Sunday, February 13, 2011
Sticking My Toe in Again
Anyway, I took the plunge or at least stuck my big toe in the literary waters. Hopefully there aren't any sharks swimming about beneath the surface.
This is a critical group. I am not overly fond of the term "critical". It has a somewhat negative aura about it. When you look the word up the first definition is "expressing adverse or disapproving comments or judgments." Well, we don't want to subject ourselves to that! The second definition is somewhat better, "Expressing or involving an analysis of the merits and faults of a work of literature, music or art." Still a little daunting. I prefer the term analytical. I am hoping the comments are encouraging, kindly, and where there is any criticism it is of the constructive kind.
It is always very easy to find fault, to disparage, but the object is to help grow what talent comes, not to destroy careers before they are a career. We don't want any Simon Cows...oops, sorry...Simon Cowells ruining young egos in order to show off his own caustic wit. No, I always believe the object should be to lift people up to as high as they can get. You know, if you are better at something than someone else, you lift them on your shoulder and boost them up, not raise yourself up by standing on their shoulders. I believe if someone has a passion for an art and even a modicum of talent they can be improved into some success. A key here is often that word passion. Some people say they want to be an artist, but have no real passion. They may even have great natural talent, but without wanting to eat and sleep the art, they probably won't have the staying power to make it.
Now granted, some people want to be what they cannot be even if they are loaded with passion. Yet they lack something that makes success possible and it is probably best if someone takes them aside and saves them a lifetime of heartbreak. The key here, though, is takes aside, not humiliate them in front of the world. For example, if I may continue the American Idol theme, take myself. I have a passion for music. I love to sing. I am the type of guy who inside is like a character in a musical, I have a desire to breakout into song at any moment. Problem is, you don't really want to hear me do it. I have a definite tin ear, born with it I'm sure, a little trouble distinguishing sounds and no hope of staying on key.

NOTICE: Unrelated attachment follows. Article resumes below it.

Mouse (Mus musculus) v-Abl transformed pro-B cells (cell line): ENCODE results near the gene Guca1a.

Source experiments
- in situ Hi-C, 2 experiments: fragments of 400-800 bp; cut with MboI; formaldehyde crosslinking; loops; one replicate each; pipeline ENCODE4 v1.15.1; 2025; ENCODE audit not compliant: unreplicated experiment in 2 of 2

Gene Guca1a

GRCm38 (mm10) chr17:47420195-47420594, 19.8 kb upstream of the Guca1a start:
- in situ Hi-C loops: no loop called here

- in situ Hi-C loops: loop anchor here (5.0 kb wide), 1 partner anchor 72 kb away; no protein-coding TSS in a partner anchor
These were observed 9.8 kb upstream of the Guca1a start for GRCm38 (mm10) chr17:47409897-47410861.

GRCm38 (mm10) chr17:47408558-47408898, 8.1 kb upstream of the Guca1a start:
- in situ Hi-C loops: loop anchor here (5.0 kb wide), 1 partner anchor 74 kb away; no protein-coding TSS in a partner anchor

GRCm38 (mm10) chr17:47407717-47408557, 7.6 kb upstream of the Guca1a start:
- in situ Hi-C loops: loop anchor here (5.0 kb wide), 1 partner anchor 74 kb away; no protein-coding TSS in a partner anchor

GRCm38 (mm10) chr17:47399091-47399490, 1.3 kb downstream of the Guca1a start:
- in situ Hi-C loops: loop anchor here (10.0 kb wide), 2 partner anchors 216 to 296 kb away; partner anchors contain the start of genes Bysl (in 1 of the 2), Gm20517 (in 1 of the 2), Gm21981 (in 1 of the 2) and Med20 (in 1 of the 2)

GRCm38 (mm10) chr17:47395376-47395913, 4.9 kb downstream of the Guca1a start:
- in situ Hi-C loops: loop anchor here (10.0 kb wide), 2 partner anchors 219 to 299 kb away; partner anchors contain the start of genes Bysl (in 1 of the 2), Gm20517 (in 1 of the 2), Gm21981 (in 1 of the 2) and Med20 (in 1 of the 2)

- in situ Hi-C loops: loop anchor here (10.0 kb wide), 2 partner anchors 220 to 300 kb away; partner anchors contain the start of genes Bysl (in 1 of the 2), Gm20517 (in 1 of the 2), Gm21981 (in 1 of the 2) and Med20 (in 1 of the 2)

Someone might say, "But you played instruments." Yes, I did. I played trumpet. I can play a little one-handed piano. I taught myself to play guitar. How could I play them if I have such a terrible ear? Simply because I can read music. I was fine as long as the music was in front of my nose. You see the note on the staff and you just press the right key or plunk the right string. I could get along wonderfully, unless the instrument wasn't in tune. If it was out of tune I might not even notice and if I did, well, it was nearly impossible for me to get it tuned up, especially the guitar. I was not going to have a career as a singer no matter how passionate I was or how long I practiced.
Anyway, what are my apprehensions about joining a writers group?